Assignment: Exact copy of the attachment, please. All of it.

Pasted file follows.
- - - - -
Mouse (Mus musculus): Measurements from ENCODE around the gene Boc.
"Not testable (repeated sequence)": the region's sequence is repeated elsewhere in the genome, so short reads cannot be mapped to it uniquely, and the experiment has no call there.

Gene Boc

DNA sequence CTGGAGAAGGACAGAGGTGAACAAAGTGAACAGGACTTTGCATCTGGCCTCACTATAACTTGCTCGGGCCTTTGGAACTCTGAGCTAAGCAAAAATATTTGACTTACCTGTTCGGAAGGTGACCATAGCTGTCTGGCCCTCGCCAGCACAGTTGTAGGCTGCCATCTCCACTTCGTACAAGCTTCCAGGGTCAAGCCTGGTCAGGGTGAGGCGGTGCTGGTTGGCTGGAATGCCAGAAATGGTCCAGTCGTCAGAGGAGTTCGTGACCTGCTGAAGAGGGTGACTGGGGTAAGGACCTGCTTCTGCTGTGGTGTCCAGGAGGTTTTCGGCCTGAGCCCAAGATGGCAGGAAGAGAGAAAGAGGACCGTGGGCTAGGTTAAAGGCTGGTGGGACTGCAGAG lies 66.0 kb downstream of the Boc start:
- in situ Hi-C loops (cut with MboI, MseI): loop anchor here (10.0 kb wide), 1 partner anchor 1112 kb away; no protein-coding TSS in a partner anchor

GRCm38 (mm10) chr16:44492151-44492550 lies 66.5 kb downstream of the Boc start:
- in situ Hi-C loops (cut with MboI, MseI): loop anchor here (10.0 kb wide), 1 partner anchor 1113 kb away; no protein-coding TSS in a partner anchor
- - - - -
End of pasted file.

Mouse (Mus musculus): Measurements from ENCODE around the gene Boc.
"Not testable (repeated sequence)": the region's sequence is repeated elsewhere in the genome, so short reads cannot be mapped to it uniquely, and the experiment has no call there.

Gene Boc

DNA sequence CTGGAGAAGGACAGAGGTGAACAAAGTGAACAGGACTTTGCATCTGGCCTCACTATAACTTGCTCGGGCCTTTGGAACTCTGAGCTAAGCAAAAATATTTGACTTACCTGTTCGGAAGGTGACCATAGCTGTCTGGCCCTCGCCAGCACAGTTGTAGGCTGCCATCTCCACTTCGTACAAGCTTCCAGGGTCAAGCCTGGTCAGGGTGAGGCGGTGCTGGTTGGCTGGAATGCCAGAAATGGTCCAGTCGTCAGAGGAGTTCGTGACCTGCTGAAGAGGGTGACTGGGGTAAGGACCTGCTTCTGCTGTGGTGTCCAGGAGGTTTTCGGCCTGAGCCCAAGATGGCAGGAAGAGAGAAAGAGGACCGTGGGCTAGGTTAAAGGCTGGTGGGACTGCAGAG lies 66.0 kb downstream of the Boc start:
- in situ Hi-C loops (cut with MboI, MseI): loop anchor here (10.0 kb wide), 1 partner anchor 1112 kb away; no protein-coding TSS in a partner anchor

GRCm38 (mm10) chr16:44492151-44492550 lies 66.5 kb downstream of the Boc start:
- in situ Hi-C loops (cut with MboI, MseI): loop anchor here (10.0 kb wide), 1 partner anchor 1113 kb away; no protein-coding TSS in a partner anchor